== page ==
Pepsi-CSE War Heats Up
New Delhi: Pepsi issues ads claiming its products are safe, Coke may
Breaking its silence, Pepsi today took out advertisements in newspapers
claiming that its soft drinks brands are safe. On its part, later
in the day, the Centre for Science and Environment (CSE) refuted the
soft drink company's claims.
To clarify the company's position, Pepsi will be issuing similar ads
in regional newspapers. Coca Cola India is also planning a similar
strategy to reach out to its consumers.
Pepsi's advertisement said the limits of pesticides allowed by the
Prevention of Food Adulteration Act under the health ministry for
tea (28,040 times), eggs (11,560 times), rice (34,180 times), apples
(30,200 times) and milk products (6,560 times) was much higher than
the permitted levels in soft drinks and that pesticide levels in soft
drinks were negligible. CSE has reiterated its stand that soft-drinks
are unsafe as they contain pesticide residues way above the standards.
While Pepsi and Coke declined to comment, industry sources said the
day CSE came out with the report, the two companies' sales had fallen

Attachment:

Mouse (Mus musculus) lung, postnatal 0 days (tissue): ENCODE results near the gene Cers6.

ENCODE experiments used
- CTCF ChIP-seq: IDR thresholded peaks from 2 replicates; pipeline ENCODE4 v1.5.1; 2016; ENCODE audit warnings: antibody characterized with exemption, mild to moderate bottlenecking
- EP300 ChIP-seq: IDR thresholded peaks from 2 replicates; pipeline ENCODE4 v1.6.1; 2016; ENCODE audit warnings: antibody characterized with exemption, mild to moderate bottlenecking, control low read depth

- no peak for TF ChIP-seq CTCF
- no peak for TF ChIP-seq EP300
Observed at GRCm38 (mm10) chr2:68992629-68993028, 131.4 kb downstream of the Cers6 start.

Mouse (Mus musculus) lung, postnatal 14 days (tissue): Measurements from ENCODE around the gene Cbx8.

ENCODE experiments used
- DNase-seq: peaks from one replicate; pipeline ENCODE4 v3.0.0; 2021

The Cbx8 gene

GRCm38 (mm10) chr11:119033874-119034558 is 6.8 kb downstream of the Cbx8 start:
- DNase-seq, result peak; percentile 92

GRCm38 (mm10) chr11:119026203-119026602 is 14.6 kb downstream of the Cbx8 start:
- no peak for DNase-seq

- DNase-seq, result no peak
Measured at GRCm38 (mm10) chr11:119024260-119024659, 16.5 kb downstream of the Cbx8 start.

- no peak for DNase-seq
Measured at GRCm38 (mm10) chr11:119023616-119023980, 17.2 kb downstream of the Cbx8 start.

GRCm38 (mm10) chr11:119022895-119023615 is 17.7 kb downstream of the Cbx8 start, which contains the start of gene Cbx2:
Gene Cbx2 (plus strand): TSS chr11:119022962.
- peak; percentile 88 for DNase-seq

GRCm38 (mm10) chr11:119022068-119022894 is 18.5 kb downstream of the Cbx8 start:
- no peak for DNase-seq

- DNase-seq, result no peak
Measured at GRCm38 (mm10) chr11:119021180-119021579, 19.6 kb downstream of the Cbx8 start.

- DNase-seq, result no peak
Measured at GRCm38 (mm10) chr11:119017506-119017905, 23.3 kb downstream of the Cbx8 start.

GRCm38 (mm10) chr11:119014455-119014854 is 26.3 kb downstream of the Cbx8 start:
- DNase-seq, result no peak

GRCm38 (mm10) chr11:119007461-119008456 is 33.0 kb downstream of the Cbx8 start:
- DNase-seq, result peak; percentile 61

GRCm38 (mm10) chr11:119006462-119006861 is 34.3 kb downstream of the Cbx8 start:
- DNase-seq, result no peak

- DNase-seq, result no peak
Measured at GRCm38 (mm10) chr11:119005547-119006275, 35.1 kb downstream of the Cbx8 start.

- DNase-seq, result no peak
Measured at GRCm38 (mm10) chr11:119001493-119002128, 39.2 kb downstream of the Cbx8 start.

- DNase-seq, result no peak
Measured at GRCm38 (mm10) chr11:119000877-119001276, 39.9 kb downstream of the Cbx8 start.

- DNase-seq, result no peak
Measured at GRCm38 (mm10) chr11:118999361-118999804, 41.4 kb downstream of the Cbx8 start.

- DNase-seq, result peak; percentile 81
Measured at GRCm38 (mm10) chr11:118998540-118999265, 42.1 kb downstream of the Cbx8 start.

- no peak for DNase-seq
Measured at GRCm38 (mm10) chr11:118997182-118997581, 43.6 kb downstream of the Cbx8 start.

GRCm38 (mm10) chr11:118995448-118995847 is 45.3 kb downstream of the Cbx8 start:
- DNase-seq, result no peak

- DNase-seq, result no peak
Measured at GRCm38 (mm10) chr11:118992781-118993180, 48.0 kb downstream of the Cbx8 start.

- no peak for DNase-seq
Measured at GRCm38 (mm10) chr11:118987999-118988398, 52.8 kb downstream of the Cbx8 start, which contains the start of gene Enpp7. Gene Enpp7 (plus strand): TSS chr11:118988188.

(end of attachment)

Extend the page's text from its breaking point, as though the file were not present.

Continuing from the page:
by 19-20 per cent. They also said sales had recovered since then.
Coca Cola India was also carefully considering how to use the television
and radio to present such hard facts, the source added.
CSE however, said the data and information in the advertisement campaigns
were misleading and not complete.
“The data they put out in their defence is from the 2004 Joint Parliamentary
Committee (JPC). But they are selectively quoting from the JPC report
to mislead us,” CSE said in a statement.
Both the cola companies however, want to play down the ban imposed
by various state governments on sale of colas in schools and the proposed
move by the Kerala government to ban colas in the entire state.
Meanwhile, the government today came out with a strong rebuttal to
CSE's allegations that the ministry of health and family welfare had
been delaying and obstructing the standard setting procedure.
Health Minister A Ramadoss told the Parliament, in a written statement,
that the government was treating the issue of pesticides in soft drinks
with utmost seriousness and would take all necessary steps.
The minister also informed Parliament that committees had been set
up to aid to fix the maximum residue limits in carbonated beverages,
fruits and vegetable fruits.
It has also requested the ministry of agriculture to provide residue
data of all pesticides for use on sugarcane and streamlined the process
of fixation of MRLs.
The ministry has also commissioned a pilot study of 200 sugar samples
which had not found pesticide residues in the samples collected and
tested. The data is currently under review.
“It was decided to undertake a comprehensive multi centre study using
LC-MS-MS which is the most sophisticated equipment to detect even
the slightest traces of pesticides,” added the minister.
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